Hidden away on side streets in Euston, will soon be a giant glazed cube that’ll housing ventilation systems for the Northern line.

It’s being provided by High Speed 2, as they are demolishing an old ticket hall from the early days of the London Underground which had been repurposed into a ventilation shaft of its own and also housed an electricity substation. As that’s gone, to keep fresh air flowing, a replacement is needed, and Camden Council has now given approval for this glazed cube.

Covered with more than 13,000 glazed ivory-white tiles, the contemporary and functional design draws inspiration from historic London Tube stations, such as nearby Great Portland Street, and will help reflect light into the surrounding streets.

What makes the building stand out, is the facade, which is not just distinctive in design, but also acts as the air outlets for the ventilation system. This is so that the roof, where the ventilation usually sits can be a flat brown roof and more agreeable to look down on from the surrounding buildings.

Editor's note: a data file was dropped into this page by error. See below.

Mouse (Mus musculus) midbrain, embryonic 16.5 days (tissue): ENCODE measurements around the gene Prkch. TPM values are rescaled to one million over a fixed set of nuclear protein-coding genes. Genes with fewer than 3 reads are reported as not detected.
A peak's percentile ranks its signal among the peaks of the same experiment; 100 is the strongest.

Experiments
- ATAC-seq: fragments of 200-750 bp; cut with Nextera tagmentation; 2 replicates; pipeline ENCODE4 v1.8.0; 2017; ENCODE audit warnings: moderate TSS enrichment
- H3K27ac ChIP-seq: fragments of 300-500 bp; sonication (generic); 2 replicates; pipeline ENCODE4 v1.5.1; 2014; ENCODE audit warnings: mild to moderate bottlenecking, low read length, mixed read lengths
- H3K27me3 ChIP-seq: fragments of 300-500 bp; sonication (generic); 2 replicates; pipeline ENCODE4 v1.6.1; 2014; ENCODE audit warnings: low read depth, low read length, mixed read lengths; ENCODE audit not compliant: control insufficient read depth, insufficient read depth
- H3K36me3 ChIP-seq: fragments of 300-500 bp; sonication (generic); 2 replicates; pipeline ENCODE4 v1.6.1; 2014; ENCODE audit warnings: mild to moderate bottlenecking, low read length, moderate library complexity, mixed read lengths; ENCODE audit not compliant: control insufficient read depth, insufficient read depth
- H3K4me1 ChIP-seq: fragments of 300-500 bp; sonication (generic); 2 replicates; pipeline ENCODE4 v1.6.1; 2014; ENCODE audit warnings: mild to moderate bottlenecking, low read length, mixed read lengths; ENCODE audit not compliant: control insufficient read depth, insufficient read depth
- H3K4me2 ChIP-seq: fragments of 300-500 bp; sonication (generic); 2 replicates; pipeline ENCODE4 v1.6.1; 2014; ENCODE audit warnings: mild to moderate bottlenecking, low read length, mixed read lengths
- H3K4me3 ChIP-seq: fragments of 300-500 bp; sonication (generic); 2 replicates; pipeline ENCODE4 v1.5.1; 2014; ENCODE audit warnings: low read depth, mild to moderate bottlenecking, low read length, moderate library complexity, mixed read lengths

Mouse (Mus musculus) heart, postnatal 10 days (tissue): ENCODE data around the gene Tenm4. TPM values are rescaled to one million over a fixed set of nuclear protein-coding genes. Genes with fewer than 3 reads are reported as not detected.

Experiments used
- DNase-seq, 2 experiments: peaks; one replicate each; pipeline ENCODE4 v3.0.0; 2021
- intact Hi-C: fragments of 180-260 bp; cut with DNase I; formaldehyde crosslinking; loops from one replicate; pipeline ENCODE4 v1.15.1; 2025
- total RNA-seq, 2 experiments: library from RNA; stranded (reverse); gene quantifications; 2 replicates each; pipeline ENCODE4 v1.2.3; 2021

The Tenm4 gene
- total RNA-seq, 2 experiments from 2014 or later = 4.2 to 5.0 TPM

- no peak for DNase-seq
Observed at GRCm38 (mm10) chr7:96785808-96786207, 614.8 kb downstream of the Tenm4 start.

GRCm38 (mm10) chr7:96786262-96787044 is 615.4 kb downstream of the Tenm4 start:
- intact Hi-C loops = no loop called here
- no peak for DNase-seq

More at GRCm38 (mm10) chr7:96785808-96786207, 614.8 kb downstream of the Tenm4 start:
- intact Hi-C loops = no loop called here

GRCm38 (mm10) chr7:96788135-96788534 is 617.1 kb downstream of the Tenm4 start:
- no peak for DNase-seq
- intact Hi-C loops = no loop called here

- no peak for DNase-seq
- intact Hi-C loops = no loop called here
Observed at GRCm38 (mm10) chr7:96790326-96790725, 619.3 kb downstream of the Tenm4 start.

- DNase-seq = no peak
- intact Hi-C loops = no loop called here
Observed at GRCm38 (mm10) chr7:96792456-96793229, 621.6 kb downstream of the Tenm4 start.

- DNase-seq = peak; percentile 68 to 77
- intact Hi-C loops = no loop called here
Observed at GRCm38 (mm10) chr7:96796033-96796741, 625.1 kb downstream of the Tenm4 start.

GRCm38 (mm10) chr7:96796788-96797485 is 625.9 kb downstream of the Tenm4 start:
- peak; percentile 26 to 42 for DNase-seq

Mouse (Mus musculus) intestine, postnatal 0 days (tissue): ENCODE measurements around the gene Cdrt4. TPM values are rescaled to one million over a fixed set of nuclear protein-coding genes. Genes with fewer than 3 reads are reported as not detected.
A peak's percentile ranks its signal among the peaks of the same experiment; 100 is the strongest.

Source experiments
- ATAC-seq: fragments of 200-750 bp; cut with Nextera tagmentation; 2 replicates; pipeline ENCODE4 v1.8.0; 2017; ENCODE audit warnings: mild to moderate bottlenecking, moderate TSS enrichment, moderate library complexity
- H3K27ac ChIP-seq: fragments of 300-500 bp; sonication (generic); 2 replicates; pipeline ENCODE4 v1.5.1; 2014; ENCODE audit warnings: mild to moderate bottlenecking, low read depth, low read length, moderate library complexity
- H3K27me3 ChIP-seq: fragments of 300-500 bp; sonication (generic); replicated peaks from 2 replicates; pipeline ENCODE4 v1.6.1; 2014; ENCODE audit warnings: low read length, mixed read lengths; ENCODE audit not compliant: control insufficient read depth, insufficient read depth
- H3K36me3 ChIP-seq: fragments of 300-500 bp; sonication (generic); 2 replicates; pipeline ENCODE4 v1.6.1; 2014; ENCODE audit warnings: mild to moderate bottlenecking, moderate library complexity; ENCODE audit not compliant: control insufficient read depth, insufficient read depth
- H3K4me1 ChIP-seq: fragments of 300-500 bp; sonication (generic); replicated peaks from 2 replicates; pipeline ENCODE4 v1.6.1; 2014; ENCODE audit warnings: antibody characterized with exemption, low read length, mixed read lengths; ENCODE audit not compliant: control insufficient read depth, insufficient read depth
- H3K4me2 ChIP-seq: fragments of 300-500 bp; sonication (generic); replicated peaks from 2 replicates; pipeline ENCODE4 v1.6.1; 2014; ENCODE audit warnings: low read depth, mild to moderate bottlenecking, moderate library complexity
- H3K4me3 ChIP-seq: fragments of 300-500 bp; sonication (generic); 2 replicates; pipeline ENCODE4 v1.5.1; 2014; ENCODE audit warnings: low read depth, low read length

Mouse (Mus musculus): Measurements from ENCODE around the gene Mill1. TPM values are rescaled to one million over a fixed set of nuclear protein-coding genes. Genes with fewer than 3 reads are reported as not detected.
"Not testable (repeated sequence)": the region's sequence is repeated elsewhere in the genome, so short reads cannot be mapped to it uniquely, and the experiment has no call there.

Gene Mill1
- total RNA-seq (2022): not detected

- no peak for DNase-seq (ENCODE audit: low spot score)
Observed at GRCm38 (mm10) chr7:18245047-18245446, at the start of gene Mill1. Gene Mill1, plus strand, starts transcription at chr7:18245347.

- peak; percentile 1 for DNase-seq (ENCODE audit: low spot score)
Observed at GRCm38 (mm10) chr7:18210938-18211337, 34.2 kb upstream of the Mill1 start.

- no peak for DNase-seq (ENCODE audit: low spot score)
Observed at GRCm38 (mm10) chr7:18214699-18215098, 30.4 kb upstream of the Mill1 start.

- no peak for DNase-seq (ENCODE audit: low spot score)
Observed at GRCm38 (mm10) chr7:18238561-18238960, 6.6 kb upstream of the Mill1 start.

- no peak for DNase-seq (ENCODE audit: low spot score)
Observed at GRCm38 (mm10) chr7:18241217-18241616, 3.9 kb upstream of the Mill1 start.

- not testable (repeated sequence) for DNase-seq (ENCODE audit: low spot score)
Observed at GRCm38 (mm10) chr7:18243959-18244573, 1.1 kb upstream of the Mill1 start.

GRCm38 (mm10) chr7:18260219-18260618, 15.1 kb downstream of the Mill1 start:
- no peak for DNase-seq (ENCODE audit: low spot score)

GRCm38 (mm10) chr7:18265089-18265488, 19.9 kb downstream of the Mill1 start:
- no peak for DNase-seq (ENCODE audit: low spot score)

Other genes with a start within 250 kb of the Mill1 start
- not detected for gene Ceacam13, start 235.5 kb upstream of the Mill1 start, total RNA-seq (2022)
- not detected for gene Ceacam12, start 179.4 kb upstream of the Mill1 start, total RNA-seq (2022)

The use of pale-coloured tiles also echoes the traditional practice of cladding the back of tall buildings with glazed white tiles to bring light into courtyards and confined spaces.

The tile pattern has also been designed explicitly to deter pigeons, based on research into their roosting preferences, to ensure the building doesn’t become an overnight hotel for the flying rats.

HS2 has already started demolition of the 1960s office block where the cube will eventually be sited.


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4 comments on “Giant “sugar cube” to house London Underground ventilation systems
  1. Pigeon says:

    Pigeons are not flying rats

  2. Flying Rat says:

    Yes we are

  3. Barbara Stanboroughough says:

    Is there a link to the planning application?

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